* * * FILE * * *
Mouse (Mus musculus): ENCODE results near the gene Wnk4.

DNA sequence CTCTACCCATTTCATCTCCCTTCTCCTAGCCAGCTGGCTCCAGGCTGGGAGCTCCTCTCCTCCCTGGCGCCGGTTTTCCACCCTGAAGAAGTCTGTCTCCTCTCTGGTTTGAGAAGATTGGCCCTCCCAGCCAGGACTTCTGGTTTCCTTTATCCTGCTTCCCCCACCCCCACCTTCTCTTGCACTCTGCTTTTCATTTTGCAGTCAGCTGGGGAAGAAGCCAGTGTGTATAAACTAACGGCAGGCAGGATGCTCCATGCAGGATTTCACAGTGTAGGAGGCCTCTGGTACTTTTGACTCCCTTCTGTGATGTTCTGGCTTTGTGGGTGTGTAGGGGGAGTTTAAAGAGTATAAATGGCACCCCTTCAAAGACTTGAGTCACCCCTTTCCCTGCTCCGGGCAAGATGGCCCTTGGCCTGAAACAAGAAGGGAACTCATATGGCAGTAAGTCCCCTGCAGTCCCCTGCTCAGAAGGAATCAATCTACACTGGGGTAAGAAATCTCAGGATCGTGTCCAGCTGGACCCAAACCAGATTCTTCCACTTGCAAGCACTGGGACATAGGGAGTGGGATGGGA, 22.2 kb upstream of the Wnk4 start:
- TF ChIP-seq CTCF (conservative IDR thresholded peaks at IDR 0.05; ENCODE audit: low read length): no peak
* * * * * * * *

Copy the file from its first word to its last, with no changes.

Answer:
Mouse (Mus musculus): ENCODE results near the gene Wnk4.

DNA sequence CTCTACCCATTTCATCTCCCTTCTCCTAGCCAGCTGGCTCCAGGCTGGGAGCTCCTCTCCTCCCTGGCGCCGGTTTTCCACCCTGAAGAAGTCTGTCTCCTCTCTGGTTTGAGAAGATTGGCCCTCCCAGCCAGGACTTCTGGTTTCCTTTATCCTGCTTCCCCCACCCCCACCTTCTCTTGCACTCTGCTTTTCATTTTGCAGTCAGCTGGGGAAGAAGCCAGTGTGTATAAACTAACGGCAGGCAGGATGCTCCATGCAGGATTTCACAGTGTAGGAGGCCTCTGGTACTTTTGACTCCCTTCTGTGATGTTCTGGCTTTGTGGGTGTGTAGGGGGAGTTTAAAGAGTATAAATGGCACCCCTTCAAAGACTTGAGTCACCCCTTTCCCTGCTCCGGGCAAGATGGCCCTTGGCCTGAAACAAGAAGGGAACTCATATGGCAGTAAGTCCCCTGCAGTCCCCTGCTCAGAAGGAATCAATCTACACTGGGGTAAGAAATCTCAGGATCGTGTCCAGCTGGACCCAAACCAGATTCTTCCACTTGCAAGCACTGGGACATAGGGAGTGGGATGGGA, 22.2 kb upstream of the Wnk4 start:
- TF ChIP-seq CTCF (conservative IDR thresholded peaks at IDR 0.05; ENCODE audit: low read length): no peak